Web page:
Reflecting on my year in space last year and my theme of ideas for the new year.
For a few years now, inspired by Kath Murdoch, I have been choosing a word to focus on each year. Last year I made a change, where rather than thinking about outcomes, I instead turned to inquiry.
Inspired by a few ref...
I like this idea. My own word for the year is “anthropology”, though I haven’t written it out yet as you have.
I can’t help but thinking you picked a helluva a year to choose “space.”
Given your current word, the first few things that come immediately to mind and which you may appreciate are:
Matthew Ridley’s talk on When Ideas have sex
Richard Dawkins work on the idea of memes in The Selfish Gene (Oxford, 1976). While the whole book is a classic, he’s got a chapter or two specifically on memes where the term was coined.
And finally, I was at a presentation last year that had some fascinating framing around the difference between what we mean when we say idea versus concept.
How long have you been working on your idea? Or looking for that next disruptive investment? Better still, how do you perfect your skill in doing all that? How do you lock-down your idea, your technology, your business or even your approach to investments? Consider this: the key stems from a very practical understanding how the abstract world (where disruptive innovations come from in the first place) actually works. Amazingly, it is something we were never accurately taught. Hard to believe right? But change that…and we change everything. So take a step into both the past and future. Come to a talk that will change the way you understand the world forever – something that will actually make you smarter. How cool would that be?
Winston is the founder of a discipline called Concept Modeling, which is at the root of all other disciplines – but don’t let the word “discipline” scare you. This talk will be very practical and may just be the key to your success going forward. He is the author of an award (Visionary Award) winning new book, Concerning the Nature and Structure of Concept. Reviewers have called his book (thus his work) “brimming with insights,” “intellectually fun,” “a startling fresh perspective on our world.” NY Times has called him “the guru of concept modeling.”
With past and present clients that include Warner Bros., Dreamworks, NBC/U, Interscope, Relativity and many others, Winston works on films, TV Shows, technologies, businesses and management models for executives. How cool is Bug Bunny? Very. With dozens of movies, technologies under his belt, his presentations are unique, insightful, informative, and yes, fun — he even concept modeled baseball. Love that! As Winston always says: “Let’s rock this thing!”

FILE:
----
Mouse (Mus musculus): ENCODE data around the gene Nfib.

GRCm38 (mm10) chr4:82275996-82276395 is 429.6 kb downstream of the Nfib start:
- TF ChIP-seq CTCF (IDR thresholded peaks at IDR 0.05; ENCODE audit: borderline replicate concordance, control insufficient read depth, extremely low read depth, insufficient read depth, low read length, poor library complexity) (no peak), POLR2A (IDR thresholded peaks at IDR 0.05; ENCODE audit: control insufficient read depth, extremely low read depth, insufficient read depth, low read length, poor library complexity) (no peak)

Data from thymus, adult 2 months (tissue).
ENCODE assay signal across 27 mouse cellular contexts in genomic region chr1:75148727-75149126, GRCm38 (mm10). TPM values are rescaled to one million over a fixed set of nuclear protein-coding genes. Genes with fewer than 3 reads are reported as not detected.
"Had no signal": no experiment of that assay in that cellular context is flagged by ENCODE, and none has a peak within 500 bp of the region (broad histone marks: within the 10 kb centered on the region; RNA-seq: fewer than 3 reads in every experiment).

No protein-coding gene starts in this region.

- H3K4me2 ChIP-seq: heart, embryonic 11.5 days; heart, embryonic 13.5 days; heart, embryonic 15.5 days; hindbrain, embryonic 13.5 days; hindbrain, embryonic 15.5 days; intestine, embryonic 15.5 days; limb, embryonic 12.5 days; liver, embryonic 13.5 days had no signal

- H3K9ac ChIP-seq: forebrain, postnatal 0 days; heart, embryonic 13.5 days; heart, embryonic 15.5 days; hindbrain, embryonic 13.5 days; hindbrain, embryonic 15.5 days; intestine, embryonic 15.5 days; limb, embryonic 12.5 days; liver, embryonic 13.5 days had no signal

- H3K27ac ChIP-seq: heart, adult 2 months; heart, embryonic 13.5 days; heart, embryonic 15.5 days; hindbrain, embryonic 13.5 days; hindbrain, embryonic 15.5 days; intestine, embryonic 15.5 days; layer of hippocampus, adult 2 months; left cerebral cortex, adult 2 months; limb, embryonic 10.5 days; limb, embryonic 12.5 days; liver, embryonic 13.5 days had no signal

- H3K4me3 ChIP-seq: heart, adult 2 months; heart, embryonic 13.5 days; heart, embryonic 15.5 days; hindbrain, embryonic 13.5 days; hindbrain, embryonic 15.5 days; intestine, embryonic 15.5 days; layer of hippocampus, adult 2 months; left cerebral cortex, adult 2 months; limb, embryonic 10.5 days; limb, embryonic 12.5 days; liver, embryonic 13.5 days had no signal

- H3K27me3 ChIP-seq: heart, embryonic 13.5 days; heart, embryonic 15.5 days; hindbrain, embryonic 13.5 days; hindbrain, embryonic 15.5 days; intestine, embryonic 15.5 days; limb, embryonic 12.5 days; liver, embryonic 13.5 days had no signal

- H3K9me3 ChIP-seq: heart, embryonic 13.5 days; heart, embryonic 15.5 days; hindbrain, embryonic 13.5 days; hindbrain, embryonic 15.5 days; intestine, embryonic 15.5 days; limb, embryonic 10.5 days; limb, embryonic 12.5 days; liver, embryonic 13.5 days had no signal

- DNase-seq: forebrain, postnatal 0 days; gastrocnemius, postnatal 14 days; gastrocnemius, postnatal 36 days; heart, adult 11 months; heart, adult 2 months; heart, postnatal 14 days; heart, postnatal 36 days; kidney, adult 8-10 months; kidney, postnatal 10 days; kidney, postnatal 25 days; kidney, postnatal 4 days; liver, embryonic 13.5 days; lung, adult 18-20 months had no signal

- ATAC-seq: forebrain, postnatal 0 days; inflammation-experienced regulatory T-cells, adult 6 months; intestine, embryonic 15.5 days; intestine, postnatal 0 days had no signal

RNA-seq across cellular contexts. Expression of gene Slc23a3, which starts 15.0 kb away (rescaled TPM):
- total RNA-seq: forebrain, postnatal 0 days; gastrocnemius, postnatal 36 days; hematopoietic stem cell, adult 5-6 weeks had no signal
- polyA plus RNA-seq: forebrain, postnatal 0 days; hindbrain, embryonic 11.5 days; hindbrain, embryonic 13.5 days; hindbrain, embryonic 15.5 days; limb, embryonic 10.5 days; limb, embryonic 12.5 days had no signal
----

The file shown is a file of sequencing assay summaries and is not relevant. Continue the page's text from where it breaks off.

As featured in the New York Times, and Deadline.com, Winston is the creator and founder of Concept Modeling, and author of his coming award (Visionary Award) winning book, Concerning The Nature And Structure Of Concept. His concept modeling helps studios and companies perfect films, ideas, technologies, science or businesses. It is considered revolutionary (truly, no cliché) by more and more professionals. The NY Times called Winston the “guru of Concept Modeling.”
Based on a discovery made on Feb. 6, 1989, -- a massive eureka moment as described in his book-- Winston developed a unique practice of deconstructing ideas based on deep insights on how the abstract world actually works or doesn’t – his past and present clients include Warner Bros., Dreamworks, NBC/U, Interscope, Relativity and many others.
His work may just represent a revolutionary advancement that launches you and your successful idea or investment, right here, right now. As Winston is fond of saying: ‘Let’s rock this thing!”
I saw this talk live a few weeks back. There’s something interesting to the general concept of what he’s trying to communicate here, but it doesn’t feel as gelled or as concrete as it could be. He needs to start with some iron clad definitions of “idea” and “concept” and go from there. I looked up his book, which appears to be self-published and incredibly overpriced. I’d pick up a copy if it was reasonably priced, though I suspect that it may not shed much more clarity on his ideas, which are almost a full concept.
The real value of a lot of this is in some of his examples. There are also some interesting thoughts for applying this to linguistics and early languages with smaller vocabularies compared to more developed modern languages with much larger vocabularies.
Ideas are infinite and free. Concepts are not. How can you get to the end of an idea?
Cup conceptually is a container.
Example of pictures of an airplane on the ground versus in the air. The picture of the airplane in the air is better because it contains the concept of what an airplane is.
Ideas and concepts are different. In fact, they operate in two separate, radically different worlds that few have been taught to distinguish. One carries the “surface layer” and “whole” of the idea. The other, deeper layer carries essence, the structure of essence. and the activity of essence. Concept Modeling is about the art, science and philosophy that is concept. It is the missing discipline and here is the place to learn about that discovery made on February 6, 1989 by Winston Perez.